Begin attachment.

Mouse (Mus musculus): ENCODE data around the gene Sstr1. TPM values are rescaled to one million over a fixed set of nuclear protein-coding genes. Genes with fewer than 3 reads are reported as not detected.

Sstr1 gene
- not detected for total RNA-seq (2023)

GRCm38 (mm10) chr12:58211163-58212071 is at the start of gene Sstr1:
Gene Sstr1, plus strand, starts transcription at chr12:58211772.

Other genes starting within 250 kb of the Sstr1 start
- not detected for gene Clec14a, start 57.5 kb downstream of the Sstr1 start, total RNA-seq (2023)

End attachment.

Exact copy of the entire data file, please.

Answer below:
Mouse (Mus musculus): ENCODE data around the gene Sstr1. TPM values are rescaled to one million over a fixed set of nuclear protein-coding genes. Genes with fewer than 3 reads are reported as not detected.

Sstr1 gene
- not detected for total RNA-seq (2023)

GRCm38 (mm10) chr12:58211163-58212071 is at the start of gene Sstr1:
Gene Sstr1, plus strand, starts transcription at chr12:58211772.

Other genes starting within 250 kb of the Sstr1 start
- not detected for gene Clec14a, start 57.5 kb downstream of the Sstr1 start, total RNA-seq (2023)